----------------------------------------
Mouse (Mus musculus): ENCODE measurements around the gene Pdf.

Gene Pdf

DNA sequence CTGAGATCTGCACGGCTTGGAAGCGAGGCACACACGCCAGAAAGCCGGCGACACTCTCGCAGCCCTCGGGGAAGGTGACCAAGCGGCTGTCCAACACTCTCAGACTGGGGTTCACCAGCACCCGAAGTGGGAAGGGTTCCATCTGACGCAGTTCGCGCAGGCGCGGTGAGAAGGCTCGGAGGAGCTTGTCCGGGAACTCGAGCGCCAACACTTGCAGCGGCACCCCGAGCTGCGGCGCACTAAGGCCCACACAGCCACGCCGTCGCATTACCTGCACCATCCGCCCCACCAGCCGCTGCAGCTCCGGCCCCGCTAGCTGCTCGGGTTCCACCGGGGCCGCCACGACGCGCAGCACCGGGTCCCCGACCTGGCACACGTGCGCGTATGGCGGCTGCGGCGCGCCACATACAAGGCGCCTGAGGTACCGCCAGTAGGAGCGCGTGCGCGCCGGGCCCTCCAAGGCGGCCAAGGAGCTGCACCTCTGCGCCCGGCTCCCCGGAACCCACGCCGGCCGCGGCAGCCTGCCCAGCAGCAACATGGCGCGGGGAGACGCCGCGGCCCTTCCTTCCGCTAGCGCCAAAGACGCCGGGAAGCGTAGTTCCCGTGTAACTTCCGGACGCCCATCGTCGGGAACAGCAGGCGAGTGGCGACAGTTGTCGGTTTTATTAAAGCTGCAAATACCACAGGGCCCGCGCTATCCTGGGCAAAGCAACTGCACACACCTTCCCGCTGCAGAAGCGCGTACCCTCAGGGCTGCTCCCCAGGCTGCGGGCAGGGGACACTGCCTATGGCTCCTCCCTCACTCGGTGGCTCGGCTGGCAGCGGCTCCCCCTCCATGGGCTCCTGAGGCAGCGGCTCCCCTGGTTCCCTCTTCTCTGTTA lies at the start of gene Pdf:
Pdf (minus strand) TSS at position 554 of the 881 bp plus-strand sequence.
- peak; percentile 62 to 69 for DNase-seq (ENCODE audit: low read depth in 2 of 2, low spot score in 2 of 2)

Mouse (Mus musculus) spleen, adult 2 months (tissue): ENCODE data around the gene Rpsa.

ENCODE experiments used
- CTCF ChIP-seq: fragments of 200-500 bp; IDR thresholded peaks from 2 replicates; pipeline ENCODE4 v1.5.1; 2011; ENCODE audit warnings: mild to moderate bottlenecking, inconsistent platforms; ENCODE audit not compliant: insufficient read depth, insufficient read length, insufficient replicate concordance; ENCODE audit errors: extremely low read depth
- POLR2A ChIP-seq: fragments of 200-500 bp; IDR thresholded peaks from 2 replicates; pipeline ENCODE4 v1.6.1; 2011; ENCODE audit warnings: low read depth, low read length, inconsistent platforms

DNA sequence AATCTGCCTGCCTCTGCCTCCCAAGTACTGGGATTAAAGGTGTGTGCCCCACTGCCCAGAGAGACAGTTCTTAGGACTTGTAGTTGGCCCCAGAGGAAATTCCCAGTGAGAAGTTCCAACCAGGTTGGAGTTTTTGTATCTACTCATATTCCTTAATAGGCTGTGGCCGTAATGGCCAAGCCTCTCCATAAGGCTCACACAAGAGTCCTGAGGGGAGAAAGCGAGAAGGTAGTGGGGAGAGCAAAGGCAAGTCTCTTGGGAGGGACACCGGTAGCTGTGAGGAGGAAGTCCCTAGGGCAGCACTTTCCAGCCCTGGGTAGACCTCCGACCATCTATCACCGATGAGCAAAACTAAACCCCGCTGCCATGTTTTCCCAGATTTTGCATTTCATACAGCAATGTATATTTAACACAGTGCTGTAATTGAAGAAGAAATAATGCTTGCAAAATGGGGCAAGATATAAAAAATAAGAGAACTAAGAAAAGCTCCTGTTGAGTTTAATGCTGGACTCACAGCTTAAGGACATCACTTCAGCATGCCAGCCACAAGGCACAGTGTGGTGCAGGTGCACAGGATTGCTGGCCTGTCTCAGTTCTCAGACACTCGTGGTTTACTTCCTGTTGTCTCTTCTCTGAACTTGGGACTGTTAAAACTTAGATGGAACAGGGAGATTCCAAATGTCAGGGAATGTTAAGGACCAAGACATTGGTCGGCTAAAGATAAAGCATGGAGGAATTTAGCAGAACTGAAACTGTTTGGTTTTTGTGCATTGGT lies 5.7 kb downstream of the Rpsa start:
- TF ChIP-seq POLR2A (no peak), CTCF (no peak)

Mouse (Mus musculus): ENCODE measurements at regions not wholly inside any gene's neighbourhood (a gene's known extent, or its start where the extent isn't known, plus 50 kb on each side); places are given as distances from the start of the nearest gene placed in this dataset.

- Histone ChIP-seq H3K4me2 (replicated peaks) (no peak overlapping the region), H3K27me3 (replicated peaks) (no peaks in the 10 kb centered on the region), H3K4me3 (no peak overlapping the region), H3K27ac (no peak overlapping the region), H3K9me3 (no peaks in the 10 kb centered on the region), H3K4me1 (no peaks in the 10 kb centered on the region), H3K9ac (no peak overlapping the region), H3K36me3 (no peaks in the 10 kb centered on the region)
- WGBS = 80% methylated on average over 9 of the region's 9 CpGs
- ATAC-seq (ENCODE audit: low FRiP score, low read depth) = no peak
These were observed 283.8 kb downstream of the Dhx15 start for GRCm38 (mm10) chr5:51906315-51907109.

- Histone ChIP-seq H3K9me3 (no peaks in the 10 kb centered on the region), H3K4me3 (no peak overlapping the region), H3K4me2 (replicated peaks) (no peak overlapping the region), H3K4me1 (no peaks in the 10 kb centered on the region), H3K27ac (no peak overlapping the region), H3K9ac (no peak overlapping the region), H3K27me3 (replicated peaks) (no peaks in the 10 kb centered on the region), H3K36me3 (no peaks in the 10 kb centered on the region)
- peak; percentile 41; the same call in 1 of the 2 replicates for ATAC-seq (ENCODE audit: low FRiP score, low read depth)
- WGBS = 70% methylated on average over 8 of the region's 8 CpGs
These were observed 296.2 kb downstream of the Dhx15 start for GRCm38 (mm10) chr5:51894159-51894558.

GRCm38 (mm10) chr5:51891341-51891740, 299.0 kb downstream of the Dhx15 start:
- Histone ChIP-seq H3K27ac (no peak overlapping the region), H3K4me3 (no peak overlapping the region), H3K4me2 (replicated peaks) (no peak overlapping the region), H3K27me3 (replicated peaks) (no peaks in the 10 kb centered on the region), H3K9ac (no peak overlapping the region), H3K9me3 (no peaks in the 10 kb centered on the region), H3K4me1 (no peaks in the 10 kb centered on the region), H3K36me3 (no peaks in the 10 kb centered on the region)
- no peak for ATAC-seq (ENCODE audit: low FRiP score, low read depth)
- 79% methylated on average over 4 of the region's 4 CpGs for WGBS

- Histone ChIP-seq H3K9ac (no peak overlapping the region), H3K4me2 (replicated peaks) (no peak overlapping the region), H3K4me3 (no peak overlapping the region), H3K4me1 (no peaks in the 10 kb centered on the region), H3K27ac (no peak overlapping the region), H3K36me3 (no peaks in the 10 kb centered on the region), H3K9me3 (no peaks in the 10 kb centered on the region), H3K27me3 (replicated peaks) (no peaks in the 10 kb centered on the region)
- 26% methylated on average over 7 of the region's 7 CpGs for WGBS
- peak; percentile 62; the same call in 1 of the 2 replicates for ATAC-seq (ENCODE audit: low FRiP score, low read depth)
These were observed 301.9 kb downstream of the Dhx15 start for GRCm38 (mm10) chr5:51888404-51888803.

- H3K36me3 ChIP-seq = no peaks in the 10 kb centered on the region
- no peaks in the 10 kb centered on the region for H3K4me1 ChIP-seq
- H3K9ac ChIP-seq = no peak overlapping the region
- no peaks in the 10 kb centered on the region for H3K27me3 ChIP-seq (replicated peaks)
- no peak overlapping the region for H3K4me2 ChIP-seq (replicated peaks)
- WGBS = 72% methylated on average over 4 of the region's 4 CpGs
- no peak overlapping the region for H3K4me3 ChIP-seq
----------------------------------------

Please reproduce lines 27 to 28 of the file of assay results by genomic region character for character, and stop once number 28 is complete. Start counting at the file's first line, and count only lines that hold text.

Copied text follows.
- peak; percentile 62; the same call in 1 of the 2 replicates for ATAC-seq (ENCODE audit: low FRiP score, low read depth)
These were observed 301.9 kb downstream of the Dhx15 start for GRCm38 (mm10) chr5:51888404-51888803.